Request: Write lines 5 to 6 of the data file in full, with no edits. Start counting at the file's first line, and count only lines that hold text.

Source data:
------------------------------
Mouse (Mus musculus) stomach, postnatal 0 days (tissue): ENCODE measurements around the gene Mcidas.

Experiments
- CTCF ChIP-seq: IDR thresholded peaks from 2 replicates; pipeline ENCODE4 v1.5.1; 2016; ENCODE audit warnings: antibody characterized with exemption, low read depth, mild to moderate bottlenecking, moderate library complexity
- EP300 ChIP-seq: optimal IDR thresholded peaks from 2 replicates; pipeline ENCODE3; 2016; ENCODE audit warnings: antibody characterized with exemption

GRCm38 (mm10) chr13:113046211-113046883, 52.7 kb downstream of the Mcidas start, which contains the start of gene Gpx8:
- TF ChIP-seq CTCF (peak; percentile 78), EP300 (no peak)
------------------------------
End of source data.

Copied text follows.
GRCm38 (mm10) chr13:113046211-113046883, 52.7 kb downstream of the Mcidas start, which contains the start of gene Gpx8:
- TF ChIP-seq CTCF (peak; percentile 78), EP300 (no peak)